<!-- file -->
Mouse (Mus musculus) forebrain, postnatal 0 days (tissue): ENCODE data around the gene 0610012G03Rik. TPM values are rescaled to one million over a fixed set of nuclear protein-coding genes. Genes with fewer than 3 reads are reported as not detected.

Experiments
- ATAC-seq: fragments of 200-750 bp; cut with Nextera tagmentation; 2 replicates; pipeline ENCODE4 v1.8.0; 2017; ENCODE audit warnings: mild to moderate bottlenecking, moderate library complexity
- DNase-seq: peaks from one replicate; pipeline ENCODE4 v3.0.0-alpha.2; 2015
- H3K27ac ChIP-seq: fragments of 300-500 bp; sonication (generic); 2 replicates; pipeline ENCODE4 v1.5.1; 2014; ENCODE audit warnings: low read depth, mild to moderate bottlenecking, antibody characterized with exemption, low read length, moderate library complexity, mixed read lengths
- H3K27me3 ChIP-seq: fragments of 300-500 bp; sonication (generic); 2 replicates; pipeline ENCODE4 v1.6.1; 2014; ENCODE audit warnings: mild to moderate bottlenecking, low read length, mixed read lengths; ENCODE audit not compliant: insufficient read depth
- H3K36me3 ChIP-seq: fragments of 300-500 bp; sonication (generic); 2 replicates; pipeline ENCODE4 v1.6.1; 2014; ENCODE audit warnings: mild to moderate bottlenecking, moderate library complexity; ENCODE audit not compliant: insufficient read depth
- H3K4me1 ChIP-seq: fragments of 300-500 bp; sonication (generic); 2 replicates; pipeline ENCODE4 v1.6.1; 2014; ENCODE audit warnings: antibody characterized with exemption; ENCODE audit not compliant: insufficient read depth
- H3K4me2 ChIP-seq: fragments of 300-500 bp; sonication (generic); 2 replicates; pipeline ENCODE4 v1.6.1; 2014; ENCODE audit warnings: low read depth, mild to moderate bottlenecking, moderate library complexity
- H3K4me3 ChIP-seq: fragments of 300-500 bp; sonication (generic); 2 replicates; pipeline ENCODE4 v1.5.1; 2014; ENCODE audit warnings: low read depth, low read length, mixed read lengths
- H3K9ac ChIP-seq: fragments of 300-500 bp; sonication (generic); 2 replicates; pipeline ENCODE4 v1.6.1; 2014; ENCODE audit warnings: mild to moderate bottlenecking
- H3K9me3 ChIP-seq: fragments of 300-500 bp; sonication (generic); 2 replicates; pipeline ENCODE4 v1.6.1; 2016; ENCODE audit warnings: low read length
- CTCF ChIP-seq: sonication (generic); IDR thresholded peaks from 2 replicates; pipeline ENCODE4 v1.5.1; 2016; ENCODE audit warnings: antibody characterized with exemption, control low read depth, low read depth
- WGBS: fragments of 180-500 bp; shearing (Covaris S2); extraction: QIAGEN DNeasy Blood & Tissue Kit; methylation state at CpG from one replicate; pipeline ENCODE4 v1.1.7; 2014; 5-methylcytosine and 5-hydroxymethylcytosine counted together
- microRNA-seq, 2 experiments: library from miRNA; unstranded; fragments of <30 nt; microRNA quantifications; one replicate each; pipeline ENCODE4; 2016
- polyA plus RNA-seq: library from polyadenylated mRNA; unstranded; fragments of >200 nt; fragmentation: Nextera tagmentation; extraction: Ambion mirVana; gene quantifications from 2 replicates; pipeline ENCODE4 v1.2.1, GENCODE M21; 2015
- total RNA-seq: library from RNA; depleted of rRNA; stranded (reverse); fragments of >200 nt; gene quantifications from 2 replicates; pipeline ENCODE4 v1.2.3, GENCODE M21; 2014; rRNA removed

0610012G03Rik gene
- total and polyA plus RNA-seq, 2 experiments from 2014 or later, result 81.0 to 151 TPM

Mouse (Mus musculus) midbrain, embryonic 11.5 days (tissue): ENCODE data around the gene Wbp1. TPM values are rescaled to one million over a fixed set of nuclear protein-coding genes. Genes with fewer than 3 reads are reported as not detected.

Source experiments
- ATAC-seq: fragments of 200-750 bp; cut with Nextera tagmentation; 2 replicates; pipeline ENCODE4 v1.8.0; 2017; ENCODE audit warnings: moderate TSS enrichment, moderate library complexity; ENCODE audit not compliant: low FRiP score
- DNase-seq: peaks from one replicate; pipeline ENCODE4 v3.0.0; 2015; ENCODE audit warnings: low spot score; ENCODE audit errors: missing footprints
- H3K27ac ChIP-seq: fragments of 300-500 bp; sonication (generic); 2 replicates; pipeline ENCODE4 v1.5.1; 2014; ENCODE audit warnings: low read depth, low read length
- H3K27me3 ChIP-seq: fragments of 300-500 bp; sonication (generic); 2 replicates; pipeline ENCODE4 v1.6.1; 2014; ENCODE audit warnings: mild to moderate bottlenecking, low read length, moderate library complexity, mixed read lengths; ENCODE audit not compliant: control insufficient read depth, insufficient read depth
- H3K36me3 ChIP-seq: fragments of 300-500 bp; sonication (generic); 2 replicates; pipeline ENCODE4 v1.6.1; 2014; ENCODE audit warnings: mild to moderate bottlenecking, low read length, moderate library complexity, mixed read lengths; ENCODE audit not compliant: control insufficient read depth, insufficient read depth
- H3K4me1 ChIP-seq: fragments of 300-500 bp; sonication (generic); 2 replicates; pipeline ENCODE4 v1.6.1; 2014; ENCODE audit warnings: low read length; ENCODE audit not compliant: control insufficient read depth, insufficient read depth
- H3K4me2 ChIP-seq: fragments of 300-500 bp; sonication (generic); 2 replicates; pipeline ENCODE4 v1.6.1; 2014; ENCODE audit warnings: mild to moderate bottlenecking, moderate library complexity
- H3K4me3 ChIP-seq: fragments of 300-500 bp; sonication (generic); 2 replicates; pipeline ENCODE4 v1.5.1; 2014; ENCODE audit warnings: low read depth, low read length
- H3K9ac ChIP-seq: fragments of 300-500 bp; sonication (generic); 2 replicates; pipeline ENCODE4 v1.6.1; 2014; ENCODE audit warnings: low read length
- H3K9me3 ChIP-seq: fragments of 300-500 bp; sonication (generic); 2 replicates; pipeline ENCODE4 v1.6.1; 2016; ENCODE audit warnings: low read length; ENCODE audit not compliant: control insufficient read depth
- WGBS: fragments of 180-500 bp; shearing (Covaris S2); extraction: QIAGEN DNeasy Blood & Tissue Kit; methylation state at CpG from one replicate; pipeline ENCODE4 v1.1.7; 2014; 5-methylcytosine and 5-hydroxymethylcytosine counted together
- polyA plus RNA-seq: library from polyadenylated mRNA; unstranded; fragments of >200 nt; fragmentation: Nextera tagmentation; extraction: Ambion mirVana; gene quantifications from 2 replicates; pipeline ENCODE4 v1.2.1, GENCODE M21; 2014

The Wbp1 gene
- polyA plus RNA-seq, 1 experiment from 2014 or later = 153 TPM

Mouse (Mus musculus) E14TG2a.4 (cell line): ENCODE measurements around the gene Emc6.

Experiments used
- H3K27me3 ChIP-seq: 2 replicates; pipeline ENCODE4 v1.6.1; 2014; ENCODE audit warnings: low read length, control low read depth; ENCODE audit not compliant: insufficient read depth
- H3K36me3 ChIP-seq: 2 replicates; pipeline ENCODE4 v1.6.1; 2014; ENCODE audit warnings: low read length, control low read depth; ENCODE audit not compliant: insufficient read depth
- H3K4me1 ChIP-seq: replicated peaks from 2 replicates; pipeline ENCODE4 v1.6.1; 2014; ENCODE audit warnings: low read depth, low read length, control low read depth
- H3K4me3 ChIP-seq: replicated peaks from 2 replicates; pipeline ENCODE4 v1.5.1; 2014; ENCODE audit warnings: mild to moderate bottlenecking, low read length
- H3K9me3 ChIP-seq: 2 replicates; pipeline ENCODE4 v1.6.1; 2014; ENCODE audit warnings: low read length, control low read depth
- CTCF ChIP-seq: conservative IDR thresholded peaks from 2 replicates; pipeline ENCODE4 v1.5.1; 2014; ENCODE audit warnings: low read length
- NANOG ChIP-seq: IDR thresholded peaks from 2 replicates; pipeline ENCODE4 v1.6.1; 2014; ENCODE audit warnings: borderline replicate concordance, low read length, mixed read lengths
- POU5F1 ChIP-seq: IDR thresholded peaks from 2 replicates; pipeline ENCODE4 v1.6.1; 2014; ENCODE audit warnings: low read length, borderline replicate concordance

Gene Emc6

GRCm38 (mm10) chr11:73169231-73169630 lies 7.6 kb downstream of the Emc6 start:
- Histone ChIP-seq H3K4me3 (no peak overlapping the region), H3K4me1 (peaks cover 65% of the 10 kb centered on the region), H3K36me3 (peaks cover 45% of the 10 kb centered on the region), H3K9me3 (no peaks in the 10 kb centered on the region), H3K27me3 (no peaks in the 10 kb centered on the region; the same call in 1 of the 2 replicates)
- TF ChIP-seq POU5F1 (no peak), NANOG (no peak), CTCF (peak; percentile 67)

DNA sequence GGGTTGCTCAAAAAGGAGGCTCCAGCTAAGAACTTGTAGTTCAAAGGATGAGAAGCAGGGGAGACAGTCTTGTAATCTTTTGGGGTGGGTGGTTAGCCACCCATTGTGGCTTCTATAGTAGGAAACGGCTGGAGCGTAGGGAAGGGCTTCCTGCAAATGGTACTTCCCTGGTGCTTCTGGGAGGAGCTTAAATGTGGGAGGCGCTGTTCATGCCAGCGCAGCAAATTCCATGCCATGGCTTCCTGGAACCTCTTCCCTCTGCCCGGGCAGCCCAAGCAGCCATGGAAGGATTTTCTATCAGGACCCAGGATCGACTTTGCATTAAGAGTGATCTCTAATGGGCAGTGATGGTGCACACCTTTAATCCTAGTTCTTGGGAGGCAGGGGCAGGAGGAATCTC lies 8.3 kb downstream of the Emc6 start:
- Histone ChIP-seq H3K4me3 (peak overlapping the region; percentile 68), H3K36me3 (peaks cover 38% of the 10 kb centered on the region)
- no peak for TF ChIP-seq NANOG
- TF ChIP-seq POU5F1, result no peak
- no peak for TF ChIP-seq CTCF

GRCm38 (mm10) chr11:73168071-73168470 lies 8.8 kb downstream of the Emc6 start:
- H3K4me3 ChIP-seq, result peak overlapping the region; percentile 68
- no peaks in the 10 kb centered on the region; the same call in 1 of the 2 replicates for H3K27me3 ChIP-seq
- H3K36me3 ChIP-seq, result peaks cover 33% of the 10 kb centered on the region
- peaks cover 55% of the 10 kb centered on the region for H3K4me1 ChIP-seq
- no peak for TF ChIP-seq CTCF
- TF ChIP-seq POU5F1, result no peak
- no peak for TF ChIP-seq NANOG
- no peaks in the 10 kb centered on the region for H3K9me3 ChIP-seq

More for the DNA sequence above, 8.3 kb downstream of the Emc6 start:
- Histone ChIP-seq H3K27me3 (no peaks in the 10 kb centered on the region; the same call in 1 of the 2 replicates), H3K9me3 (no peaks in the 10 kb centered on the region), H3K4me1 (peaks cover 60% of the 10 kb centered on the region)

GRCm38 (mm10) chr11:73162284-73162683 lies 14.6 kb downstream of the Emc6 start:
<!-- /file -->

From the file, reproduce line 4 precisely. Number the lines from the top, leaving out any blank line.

- DNase-seq: peaks from one replicate; pipeline ENCODE4 v3.0.0-alpha.2; 2015